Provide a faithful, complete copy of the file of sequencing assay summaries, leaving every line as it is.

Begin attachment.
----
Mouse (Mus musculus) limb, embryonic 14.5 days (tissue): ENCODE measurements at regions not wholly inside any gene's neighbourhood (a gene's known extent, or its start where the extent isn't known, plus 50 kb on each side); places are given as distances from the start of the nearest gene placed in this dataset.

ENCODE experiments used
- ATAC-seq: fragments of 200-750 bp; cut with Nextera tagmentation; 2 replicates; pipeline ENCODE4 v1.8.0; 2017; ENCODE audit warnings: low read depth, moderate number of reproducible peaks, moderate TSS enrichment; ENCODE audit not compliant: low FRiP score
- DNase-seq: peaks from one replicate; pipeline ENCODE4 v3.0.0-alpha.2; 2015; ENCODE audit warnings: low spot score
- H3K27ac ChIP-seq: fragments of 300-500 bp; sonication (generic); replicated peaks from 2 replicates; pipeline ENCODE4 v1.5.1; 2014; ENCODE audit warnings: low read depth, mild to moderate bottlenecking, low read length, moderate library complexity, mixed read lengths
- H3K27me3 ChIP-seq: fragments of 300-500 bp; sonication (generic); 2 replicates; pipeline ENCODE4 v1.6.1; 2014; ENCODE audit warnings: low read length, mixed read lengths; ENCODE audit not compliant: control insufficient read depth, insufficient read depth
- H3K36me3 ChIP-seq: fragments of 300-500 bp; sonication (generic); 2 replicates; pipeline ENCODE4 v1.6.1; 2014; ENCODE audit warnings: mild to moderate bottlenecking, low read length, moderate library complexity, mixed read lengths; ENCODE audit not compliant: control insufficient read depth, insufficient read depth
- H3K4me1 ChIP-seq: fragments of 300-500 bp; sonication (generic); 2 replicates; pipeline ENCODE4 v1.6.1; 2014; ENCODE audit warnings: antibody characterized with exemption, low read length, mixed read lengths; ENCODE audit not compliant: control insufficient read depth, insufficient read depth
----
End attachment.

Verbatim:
Mouse (Mus musculus) limb, embryonic 14.5 days (tissue): ENCODE measurements at regions not wholly inside any gene's neighbourhood (a gene's known extent, or its start where the extent isn't known, plus 50 kb on each side); places are given as distances from the start of the nearest gene placed in this dataset.

ENCODE experiments used
- ATAC-seq: fragments of 200-750 bp; cut with Nextera tagmentation; 2 replicates; pipeline ENCODE4 v1.8.0; 2017; ENCODE audit warnings: low read depth, moderate number of reproducible peaks, moderate TSS enrichment; ENCODE audit not compliant: low FRiP score
- DNase-seq: peaks from one replicate; pipeline ENCODE4 v3.0.0-alpha.2; 2015; ENCODE audit warnings: low spot score
- H3K27ac ChIP-seq: fragments of 300-500 bp; sonication (generic); replicated peaks from 2 replicates; pipeline ENCODE4 v1.5.1; 2014; ENCODE audit warnings: low read depth, mild to moderate bottlenecking, low read length, moderate library complexity, mixed read lengths
- H3K27me3 ChIP-seq: fragments of 300-500 bp; sonication (generic); 2 replicates; pipeline ENCODE4 v1.6.1; 2014; ENCODE audit warnings: low read length, mixed read lengths; ENCODE audit not compliant: control insufficient read depth, insufficient read depth
- H3K36me3 ChIP-seq: fragments of 300-500 bp; sonication (generic); 2 replicates; pipeline ENCODE4 v1.6.1; 2014; ENCODE audit warnings: mild to moderate bottlenecking, low read length, moderate library complexity, mixed read lengths; ENCODE audit not compliant: control insufficient read depth, insufficient read depth
- H3K4me1 ChIP-seq: fragments of 300-500 bp; sonication (generic); 2 replicates; pipeline ENCODE4 v1.6.1; 2014; ENCODE audit warnings: antibody characterized with exemption, low read length, mixed read lengths; ENCODE audit not compliant: control insufficient read depth, insufficient read depth